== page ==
It's great that the EU passed this. A couple countries like Denmark have been working towards a 2020 goal for a couple years. Hitting that goal is basically impossible but I'm glad they're trying. The obstacles are not technological. They're organizational and economic. In the "publish or perish" environment of contemporary academia, researchers have to publish in whichever journals are most prestigious in their field. This has a direct impact on their career's trajectory and their chances of getting tenure (or equivalent).
If the prestigious journals in your field are not open access then you have to choose between the option that benefits your career (prestigious journal) and the option that benefits more people (less prestigious open access journal). In some fields this is not a problem because you have prestigious open access journals like PloS, but in other fields there is no prestigious open access option.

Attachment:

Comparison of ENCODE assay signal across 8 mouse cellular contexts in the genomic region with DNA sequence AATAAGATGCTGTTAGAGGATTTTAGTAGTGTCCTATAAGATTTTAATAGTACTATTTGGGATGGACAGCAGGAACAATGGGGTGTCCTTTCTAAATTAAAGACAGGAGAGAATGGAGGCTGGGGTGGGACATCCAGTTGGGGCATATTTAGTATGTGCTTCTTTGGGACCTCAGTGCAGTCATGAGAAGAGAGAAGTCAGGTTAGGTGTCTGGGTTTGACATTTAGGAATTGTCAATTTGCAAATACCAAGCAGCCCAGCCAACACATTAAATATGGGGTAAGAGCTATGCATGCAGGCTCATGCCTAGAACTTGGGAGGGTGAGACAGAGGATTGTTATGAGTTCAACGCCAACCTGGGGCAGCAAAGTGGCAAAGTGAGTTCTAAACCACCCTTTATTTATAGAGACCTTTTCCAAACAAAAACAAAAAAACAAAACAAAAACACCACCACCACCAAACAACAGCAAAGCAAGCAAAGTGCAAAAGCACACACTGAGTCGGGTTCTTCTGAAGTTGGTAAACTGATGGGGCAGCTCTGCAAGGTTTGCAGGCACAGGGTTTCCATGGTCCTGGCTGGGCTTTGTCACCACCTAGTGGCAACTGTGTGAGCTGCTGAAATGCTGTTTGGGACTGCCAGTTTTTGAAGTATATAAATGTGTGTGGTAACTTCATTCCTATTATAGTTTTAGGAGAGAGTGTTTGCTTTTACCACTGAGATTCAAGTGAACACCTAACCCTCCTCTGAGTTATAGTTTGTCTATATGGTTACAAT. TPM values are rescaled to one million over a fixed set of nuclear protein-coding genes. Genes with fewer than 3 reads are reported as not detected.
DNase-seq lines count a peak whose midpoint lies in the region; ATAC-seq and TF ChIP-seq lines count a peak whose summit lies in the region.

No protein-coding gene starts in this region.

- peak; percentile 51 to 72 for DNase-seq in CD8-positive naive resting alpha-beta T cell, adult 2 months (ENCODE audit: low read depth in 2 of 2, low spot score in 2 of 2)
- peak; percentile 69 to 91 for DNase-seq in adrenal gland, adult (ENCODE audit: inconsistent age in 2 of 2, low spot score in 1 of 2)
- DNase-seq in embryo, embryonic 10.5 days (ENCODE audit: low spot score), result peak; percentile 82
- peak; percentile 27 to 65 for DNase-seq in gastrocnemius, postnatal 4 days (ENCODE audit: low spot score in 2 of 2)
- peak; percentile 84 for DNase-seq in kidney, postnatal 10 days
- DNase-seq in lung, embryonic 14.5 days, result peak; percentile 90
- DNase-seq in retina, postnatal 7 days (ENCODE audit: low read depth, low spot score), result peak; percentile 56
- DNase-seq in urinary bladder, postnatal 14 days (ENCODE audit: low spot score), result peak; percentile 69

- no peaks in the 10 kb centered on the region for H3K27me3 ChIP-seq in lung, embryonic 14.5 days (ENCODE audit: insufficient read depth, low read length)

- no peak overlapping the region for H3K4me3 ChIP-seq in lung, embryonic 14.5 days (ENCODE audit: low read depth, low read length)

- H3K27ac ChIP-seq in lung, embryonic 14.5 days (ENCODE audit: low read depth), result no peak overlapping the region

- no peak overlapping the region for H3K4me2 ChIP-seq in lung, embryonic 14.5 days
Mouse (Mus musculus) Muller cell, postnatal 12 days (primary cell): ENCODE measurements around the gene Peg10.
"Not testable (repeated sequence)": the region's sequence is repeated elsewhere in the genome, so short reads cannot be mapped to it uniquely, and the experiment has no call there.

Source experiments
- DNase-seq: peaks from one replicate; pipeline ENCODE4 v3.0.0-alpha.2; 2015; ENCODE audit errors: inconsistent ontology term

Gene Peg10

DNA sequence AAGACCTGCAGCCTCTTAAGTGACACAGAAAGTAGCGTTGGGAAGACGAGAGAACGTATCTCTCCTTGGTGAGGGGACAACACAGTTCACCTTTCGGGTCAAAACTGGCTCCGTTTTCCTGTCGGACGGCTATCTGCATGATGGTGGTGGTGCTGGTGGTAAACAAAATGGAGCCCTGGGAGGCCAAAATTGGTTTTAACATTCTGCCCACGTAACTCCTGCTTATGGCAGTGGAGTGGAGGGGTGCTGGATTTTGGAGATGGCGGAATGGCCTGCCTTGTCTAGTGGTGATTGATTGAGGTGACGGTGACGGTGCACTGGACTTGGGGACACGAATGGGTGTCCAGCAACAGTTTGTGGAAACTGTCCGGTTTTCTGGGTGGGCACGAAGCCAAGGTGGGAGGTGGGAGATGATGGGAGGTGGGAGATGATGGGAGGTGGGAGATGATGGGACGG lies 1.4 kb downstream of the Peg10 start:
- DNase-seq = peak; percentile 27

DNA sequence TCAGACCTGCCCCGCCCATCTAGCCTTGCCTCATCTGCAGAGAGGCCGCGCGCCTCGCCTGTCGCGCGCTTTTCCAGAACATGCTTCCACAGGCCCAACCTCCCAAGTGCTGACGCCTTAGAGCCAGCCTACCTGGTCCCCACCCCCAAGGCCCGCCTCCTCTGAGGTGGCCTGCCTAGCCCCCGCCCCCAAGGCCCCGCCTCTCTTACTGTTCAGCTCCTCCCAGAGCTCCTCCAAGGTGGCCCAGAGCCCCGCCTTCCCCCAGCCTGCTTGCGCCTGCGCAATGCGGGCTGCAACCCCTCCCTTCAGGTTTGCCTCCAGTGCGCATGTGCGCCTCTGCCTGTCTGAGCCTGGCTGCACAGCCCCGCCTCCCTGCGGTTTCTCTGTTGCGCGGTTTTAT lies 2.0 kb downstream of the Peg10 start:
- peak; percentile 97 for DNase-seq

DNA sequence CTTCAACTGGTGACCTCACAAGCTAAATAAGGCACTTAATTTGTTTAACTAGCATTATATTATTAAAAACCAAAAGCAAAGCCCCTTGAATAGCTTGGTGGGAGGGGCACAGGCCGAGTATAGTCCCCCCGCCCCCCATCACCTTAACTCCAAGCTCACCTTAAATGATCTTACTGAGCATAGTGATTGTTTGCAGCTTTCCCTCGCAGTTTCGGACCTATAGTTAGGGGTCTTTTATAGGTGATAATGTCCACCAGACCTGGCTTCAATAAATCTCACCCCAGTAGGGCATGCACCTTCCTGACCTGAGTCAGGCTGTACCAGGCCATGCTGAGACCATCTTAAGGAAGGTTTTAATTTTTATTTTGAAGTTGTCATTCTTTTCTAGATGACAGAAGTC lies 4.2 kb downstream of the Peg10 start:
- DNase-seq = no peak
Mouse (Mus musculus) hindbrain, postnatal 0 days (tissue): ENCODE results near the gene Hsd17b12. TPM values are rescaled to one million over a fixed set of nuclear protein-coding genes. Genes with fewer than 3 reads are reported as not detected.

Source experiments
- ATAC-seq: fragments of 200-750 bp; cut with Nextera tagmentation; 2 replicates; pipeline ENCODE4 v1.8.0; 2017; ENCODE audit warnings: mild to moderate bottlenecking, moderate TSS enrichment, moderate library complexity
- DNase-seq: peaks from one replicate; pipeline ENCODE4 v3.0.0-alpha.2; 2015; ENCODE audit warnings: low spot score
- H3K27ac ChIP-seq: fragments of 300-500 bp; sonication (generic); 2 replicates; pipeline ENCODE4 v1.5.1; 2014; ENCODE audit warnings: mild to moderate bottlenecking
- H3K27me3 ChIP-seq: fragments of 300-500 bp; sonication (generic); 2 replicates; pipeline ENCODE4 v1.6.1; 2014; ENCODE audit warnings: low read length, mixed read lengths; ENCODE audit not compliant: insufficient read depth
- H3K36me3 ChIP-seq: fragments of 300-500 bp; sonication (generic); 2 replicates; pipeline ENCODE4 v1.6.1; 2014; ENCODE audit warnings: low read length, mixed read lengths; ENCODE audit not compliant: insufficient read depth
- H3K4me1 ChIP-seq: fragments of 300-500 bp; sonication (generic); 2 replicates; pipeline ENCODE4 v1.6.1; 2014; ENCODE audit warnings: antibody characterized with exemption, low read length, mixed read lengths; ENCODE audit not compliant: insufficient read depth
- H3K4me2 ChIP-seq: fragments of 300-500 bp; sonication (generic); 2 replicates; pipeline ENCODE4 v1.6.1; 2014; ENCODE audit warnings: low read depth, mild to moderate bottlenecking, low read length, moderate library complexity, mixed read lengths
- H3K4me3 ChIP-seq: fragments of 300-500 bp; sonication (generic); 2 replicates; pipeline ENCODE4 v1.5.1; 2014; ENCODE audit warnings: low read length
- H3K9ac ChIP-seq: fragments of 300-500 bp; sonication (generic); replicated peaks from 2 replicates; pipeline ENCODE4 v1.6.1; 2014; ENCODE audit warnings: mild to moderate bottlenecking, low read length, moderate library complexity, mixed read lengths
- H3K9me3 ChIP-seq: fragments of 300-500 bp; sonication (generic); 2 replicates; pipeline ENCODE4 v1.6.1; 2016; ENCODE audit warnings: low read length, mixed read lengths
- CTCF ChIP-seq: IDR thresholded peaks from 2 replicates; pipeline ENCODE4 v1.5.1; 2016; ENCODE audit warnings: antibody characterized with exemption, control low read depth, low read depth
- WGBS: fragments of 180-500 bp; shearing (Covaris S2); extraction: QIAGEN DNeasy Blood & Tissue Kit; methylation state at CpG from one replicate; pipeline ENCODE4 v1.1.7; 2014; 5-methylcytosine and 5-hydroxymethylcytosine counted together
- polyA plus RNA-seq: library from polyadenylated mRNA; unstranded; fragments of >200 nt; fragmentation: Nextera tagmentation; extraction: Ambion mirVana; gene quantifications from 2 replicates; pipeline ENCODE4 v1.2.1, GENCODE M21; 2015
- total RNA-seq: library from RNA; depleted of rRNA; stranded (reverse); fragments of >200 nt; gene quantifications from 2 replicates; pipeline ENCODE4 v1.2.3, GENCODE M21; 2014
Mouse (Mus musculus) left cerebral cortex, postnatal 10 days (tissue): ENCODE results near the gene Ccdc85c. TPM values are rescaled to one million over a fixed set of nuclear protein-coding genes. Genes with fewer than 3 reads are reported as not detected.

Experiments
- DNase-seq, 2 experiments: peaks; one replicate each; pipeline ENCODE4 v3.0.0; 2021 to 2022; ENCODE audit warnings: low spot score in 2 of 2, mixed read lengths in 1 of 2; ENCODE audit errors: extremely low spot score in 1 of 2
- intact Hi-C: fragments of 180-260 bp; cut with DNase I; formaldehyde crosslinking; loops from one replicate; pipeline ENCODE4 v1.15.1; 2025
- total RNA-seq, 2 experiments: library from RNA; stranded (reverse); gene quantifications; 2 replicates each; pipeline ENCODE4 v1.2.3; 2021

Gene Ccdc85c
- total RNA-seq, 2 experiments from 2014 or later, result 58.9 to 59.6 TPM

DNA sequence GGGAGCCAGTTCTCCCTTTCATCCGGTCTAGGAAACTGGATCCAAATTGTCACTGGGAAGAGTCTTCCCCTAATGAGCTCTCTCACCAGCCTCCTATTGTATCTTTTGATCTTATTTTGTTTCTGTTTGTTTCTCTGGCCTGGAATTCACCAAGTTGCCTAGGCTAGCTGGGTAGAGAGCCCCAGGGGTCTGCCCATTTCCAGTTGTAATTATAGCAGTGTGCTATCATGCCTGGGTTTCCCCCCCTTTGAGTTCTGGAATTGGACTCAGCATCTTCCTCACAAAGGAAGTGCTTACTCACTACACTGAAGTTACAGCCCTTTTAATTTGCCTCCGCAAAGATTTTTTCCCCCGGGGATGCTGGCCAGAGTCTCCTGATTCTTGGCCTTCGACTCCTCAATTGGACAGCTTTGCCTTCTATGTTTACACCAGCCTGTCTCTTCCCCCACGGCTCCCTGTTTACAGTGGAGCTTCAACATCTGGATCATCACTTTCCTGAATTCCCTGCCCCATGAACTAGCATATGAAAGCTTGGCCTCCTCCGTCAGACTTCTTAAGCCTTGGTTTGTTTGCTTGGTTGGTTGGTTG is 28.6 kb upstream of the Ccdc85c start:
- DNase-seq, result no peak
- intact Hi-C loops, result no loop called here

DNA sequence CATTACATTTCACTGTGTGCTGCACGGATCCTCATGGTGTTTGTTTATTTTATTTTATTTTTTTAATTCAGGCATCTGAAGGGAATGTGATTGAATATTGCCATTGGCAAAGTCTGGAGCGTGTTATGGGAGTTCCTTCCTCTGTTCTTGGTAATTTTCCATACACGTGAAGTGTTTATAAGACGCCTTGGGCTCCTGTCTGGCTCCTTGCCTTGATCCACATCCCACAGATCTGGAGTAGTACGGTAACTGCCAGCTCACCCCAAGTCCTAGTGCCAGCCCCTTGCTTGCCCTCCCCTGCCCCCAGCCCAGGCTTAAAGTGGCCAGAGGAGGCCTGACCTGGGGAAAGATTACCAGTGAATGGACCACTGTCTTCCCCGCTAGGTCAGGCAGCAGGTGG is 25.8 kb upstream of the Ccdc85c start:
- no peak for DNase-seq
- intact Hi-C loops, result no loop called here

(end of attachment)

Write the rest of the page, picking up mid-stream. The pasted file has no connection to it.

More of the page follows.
When we had only a few countries requiring open access, there was an extra dilemma for a researcher in that country -- do I stay in this open-access-only setting, publish only in open-access journals, and risk losing my competitive edge in the international job market, or do I take a job in another country that will let me publish in the most prestigious journals regardless of whether they're open access.
Making this requirement EU-wide radically decreases that dilemma. It also creates pressure for publishers to make high-quality open access journals in every field.
Something that rarely get mentioned in the coverage about open access: most OA journals recoup their lost subscription revenue by using a pay-to-publish model. This puts the financial burden for publishing on the researchers, which creates its own set of incentives. For example, some argue that the pay-to-publish model has decreased the overall quality of papers in academic journals.